When did Haresfoot Productions end?
The University of Wisconsin Haresfoot Club performed their final production, “Destry Rides Again,” in 1964, after years of dwindling membership and financial struggle. For those who have never heard of Haresfoot, we offer a brief history:
For 65 years, the Haresfoot Club of the University of Wisconsin-Madison delighted audiences throughout the state, with performances of their annual all-male revue. The Haresfoot Club was the UW’s oldest dramatic organization and the nation’s third oldest collegiate dramatic organization. Started in 1899 by Earnest Kronshage, a UW student, the club’s name was derived from a bit of theatrical lore. A hare’s foot, at one time, was the standard tool for applying stage make-up. The tradition of all-male casts began in the early 1900s for several reasons. First, not many women attended the university at that time. Second, Haresfoot embraced the tradition of the great clubs at the all-male universities of the East Coast. Third, when the group began touring the state, it was unthinkable for women to travel out of town with men. By 1909 all-male casts were a tradition. The Haresfoot motto became “All Our Girls Are Men; Yet Every One’s a Lady.” In 1907 the club produced its first musical, which was so well received that history records an almost unbroken string of musicals from that time on. The group began touring at the suggestion of the university who viewed the tour as a good public relations venture. They were also instrumental in the building of the Wisconsin Union Theater, after they complained about having no space for rehearsal.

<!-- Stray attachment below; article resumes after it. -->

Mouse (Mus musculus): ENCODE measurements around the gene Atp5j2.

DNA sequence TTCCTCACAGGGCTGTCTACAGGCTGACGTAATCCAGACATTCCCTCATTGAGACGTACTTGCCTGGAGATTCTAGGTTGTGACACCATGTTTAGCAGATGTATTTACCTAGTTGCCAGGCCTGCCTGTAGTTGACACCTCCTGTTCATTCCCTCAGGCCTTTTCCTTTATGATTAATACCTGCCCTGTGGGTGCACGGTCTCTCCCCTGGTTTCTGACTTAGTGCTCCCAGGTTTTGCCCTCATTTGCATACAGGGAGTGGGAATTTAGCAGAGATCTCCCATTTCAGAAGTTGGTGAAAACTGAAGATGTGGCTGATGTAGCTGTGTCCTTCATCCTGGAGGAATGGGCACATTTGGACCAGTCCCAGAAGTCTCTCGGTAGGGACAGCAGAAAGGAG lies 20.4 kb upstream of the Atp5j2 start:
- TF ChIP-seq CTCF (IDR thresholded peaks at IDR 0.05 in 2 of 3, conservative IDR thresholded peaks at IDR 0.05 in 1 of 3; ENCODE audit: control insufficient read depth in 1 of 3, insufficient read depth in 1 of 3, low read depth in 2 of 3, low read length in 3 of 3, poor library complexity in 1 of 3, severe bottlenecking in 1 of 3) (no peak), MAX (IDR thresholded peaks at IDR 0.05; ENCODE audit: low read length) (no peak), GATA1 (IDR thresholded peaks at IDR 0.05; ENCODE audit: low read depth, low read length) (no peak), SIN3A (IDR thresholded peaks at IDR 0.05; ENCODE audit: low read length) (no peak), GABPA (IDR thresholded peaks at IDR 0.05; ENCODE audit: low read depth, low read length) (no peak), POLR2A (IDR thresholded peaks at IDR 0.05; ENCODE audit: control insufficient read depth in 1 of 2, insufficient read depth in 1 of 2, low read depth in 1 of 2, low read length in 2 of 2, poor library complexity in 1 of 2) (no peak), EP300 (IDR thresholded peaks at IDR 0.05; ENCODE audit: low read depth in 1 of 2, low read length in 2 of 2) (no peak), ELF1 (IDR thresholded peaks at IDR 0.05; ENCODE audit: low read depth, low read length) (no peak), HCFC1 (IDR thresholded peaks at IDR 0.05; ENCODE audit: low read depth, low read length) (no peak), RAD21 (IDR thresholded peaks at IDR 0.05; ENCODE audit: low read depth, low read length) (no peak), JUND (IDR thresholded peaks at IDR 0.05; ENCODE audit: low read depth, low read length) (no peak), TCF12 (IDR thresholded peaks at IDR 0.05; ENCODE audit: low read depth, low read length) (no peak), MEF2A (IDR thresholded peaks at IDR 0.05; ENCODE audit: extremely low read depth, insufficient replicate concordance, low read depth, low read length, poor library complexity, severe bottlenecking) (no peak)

Haresfoot persevered through World Wars I and II, the depression and, finally, the Korean War before eventually calling it quits. Competition from radio, television and movies made it increasingly difficult to attract audiences, the cost of continuing tours on a private railway became too expensive, and by the last few years, it was difficult to find enough cast members to put on a show. While the group no longer exists, it is fondly remembered among Madisonians and former members, and forever holds a place in university history.